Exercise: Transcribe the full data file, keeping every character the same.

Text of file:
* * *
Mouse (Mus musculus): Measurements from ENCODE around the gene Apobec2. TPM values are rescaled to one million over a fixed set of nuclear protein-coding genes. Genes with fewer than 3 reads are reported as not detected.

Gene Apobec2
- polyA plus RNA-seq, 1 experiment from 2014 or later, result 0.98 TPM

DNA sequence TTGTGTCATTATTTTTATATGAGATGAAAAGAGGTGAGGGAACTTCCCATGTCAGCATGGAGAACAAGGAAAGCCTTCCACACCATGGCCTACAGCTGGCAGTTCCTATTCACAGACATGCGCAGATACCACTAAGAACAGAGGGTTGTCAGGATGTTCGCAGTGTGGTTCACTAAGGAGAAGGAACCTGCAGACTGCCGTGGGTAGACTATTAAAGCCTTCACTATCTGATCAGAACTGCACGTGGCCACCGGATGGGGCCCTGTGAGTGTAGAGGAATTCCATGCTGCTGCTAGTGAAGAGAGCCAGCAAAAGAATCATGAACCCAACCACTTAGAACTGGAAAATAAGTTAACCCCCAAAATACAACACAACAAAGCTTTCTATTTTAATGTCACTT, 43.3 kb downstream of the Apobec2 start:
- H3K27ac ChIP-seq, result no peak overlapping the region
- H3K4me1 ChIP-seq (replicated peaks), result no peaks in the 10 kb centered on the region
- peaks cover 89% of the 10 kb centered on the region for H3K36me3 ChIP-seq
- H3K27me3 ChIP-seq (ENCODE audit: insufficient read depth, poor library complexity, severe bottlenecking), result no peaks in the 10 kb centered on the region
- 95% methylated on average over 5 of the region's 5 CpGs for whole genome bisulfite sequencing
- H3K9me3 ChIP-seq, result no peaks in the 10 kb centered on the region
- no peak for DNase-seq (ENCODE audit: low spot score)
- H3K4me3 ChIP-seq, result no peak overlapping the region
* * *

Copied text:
Mouse (Mus musculus): Measurements from ENCODE around the gene Apobec2. TPM values are rescaled to one million over a fixed set of nuclear protein-coding genes. Genes with fewer than 3 reads are reported as not detected.

Gene Apobec2
- polyA plus RNA-seq, 1 experiment from 2014 or later, result 0.98 TPM

DNA sequence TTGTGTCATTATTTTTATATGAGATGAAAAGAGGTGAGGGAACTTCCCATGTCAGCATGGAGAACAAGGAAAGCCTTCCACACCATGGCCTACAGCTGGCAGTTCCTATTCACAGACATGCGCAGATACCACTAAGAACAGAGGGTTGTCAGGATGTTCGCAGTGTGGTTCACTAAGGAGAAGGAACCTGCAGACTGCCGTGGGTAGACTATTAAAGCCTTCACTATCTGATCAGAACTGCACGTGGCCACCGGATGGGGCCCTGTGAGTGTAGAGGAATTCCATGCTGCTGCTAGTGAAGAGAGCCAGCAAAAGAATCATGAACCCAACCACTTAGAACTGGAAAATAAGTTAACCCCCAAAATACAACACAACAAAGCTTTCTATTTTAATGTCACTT, 43.3 kb downstream of the Apobec2 start:
- H3K27ac ChIP-seq, result no peak overlapping the region
- H3K4me1 ChIP-seq (replicated peaks), result no peaks in the 10 kb centered on the region
- peaks cover 89% of the 10 kb centered on the region for H3K36me3 ChIP-seq
- H3K27me3 ChIP-seq (ENCODE audit: insufficient read depth, poor library complexity, severe bottlenecking), result no peaks in the 10 kb centered on the region
- 95% methylated on average over 5 of the region's 5 CpGs for whole genome bisulfite sequencing
- H3K9me3 ChIP-seq, result no peaks in the 10 kb centered on the region
- no peak for DNase-seq (ENCODE audit: low spot score)
- H3K4me3 ChIP-seq, result no peak overlapping the region